• CBT might (this is just a theory) be increasing (in size and function) the part of the brain responsible for projections – which is the source of the ‘problem’.


Again, what is the point?

  • ‘Negative’ projections cause suffering and CBT helps people to begin projecting more ‘positive’ thoughts and beliefs onto the relevant stimuli.


  • Some philosophies suggest that projections cause suffering despite whether the projection is positive or negative.


How suffering is caused by Positive Projections.

  • The suffering arises as projection eliminated the novelty of life… instead of living life we begin to live within our projections


  • These projections are known and understood and therefore do not require sustained attention or interest…


  • Everything then becomes very boring…


  • We loose our curiosity and our passion…


  • We require the novelty of ‘new’ things or activities such as material items to elicit excitement… but this does not seem to help our suffering.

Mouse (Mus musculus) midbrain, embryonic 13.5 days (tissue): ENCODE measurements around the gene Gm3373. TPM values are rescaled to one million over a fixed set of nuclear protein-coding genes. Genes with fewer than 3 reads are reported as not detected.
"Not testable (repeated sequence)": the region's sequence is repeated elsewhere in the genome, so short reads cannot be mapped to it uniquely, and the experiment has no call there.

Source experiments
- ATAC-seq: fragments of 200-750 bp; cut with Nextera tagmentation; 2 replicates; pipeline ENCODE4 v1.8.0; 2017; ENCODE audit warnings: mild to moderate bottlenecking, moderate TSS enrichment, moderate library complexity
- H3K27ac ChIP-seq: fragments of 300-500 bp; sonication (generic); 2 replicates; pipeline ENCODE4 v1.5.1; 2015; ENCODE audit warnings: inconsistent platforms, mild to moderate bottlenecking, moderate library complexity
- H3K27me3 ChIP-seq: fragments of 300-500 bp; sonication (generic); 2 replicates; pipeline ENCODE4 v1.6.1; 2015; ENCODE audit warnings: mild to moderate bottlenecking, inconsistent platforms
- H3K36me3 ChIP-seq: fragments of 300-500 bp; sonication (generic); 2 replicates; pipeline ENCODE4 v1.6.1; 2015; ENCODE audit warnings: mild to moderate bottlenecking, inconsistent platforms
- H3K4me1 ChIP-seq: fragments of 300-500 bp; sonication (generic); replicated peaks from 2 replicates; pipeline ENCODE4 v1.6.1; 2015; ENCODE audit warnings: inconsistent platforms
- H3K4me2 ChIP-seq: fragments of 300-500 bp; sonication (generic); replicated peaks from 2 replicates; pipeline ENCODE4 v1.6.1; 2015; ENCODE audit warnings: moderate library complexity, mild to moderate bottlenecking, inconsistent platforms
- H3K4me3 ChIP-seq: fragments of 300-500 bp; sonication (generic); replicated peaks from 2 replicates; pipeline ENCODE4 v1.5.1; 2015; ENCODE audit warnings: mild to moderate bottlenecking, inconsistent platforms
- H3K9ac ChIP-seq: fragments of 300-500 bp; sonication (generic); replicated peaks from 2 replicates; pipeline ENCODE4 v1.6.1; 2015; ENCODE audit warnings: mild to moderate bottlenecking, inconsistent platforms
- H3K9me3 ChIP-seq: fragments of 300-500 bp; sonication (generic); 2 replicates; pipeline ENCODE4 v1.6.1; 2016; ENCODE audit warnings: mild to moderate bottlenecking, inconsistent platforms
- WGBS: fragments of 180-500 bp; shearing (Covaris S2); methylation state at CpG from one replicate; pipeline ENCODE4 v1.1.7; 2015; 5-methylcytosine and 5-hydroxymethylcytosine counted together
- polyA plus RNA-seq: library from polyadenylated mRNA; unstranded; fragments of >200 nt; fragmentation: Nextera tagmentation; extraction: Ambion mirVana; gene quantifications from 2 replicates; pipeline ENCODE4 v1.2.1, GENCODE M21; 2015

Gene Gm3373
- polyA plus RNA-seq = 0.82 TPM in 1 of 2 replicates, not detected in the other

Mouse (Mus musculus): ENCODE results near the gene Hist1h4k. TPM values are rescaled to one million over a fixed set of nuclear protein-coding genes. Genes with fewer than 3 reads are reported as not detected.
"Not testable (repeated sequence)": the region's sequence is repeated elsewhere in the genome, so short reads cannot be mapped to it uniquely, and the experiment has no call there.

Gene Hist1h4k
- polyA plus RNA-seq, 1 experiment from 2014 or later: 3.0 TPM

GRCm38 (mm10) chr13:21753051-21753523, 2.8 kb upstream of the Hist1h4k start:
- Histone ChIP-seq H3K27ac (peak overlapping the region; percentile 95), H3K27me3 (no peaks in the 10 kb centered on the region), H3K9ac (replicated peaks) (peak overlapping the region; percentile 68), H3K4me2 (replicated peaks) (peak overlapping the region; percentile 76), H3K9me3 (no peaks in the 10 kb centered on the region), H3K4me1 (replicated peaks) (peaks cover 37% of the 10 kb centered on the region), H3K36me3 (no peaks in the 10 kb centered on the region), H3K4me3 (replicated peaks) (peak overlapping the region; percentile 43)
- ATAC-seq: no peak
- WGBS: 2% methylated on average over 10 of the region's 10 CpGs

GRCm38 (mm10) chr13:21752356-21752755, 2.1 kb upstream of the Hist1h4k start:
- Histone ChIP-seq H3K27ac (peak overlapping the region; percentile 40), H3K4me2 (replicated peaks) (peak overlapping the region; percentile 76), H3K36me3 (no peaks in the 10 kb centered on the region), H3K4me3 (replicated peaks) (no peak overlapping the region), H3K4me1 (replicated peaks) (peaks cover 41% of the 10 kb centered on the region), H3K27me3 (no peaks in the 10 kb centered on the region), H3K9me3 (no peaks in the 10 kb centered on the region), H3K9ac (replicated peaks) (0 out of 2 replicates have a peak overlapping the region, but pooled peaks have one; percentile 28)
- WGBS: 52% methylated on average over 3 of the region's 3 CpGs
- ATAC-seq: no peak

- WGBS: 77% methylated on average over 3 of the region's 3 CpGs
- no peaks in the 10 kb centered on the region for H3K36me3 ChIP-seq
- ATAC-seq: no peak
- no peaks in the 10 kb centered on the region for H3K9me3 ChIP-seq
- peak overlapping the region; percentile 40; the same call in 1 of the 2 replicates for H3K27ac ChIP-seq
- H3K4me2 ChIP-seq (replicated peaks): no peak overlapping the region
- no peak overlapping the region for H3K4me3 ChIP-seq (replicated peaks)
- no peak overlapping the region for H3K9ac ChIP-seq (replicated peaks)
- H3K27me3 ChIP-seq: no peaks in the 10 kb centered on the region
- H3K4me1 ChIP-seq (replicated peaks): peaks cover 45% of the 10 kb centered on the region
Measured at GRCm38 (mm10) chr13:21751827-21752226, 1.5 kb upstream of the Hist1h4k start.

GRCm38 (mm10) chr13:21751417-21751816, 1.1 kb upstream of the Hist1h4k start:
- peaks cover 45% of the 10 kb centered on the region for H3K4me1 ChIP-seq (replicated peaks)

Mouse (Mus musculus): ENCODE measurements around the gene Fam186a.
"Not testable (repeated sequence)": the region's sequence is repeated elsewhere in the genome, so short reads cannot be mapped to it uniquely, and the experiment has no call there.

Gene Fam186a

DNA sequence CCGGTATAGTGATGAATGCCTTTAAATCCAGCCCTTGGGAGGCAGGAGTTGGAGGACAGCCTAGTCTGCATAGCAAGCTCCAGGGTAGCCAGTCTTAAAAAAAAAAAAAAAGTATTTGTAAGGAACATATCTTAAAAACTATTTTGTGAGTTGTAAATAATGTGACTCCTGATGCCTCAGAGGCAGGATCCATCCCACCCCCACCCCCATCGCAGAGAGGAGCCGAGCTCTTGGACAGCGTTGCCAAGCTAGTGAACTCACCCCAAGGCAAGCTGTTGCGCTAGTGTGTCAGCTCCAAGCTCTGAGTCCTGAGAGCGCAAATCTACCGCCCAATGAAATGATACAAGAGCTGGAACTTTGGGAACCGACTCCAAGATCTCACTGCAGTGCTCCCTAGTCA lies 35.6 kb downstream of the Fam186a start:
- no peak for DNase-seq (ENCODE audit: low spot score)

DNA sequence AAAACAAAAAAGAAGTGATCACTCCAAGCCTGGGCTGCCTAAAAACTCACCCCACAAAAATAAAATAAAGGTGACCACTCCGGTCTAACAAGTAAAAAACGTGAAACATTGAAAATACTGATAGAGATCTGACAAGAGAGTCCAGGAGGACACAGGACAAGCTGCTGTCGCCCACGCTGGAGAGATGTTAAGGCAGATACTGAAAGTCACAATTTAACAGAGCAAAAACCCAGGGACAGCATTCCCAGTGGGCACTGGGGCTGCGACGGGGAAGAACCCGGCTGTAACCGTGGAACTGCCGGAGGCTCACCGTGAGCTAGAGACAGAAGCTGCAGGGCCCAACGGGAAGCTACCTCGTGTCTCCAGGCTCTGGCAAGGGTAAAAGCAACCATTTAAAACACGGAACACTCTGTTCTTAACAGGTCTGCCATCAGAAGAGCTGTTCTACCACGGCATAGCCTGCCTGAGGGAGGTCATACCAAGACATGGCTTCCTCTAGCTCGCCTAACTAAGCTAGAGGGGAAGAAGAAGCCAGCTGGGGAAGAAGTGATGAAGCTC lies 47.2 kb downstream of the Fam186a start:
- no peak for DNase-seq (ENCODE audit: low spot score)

Common Example of projections making life boring


  • Think about when you first met your partner or best friend etc… what did you feel? Were you curious about him/her?  of course this person has changed – did your partner become less interesting, exciting, attractive, intricate, or did you become less interested in him or her… is it possible that you lost your curiosity as opposed to her/him losing anything to be curious about? What would happen if you stopped judging your partner? What would happen if you stopped convincing yourself that you had all the knowledge necessary about your partner? What if you removed all of the beliefs and knowledge that you have about your partner and then you met them again ‘for the first time’… what would be different?


  • Remember the first time that you saw your house? What did you experience… what do you experience now?


  • How about your first time seeing the leaves change… the first time it snowed… the first time you saw the ocean… the first time you experienced a thunderstorm or saw a rainbow…


  • You may still have very positive beliefs about all these things, but for some reason they are not able to elicit the same excitement and curiosity out of you…